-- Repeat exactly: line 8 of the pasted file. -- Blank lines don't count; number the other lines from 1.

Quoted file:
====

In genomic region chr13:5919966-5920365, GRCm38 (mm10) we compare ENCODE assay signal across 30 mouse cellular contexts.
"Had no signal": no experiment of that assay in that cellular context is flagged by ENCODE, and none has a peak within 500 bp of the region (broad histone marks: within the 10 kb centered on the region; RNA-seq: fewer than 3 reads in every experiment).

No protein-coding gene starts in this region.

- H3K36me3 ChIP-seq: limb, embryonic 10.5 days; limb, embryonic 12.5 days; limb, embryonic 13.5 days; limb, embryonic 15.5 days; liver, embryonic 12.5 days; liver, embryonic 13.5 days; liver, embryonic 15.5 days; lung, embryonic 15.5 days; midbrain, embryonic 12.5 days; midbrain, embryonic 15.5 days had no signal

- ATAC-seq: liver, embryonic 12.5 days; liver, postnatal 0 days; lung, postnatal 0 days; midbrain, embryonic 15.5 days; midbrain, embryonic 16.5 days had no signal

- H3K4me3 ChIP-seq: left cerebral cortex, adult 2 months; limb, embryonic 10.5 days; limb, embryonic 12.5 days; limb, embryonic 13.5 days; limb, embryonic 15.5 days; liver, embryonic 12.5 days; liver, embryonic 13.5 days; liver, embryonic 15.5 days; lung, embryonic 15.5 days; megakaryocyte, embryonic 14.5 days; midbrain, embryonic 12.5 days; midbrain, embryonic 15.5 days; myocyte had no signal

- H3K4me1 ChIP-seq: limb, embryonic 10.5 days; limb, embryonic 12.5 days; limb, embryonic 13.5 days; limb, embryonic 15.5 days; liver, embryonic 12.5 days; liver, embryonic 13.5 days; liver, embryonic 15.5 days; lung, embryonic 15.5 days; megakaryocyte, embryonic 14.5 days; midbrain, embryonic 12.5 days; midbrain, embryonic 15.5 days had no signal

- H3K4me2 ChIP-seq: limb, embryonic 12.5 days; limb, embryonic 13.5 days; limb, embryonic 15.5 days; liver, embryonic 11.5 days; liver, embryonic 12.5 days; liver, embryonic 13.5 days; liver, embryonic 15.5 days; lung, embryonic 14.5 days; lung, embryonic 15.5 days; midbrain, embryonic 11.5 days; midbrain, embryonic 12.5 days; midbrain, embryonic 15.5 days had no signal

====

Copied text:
- H3K4me2 ChIP-seq: limb, embryonic 12.5 days; limb, embryonic 13.5 days; limb, embryonic 15.5 days; liver, embryonic 11.5 days; liver, embryonic 12.5 days; liver, embryonic 13.5 days; liver, embryonic 15.5 days; lung, embryonic 14.5 days; lung, embryonic 15.5 days; midbrain, embryonic 11.5 days; midbrain, embryonic 12.5 days; midbrain, embryonic 15.5 days had no signal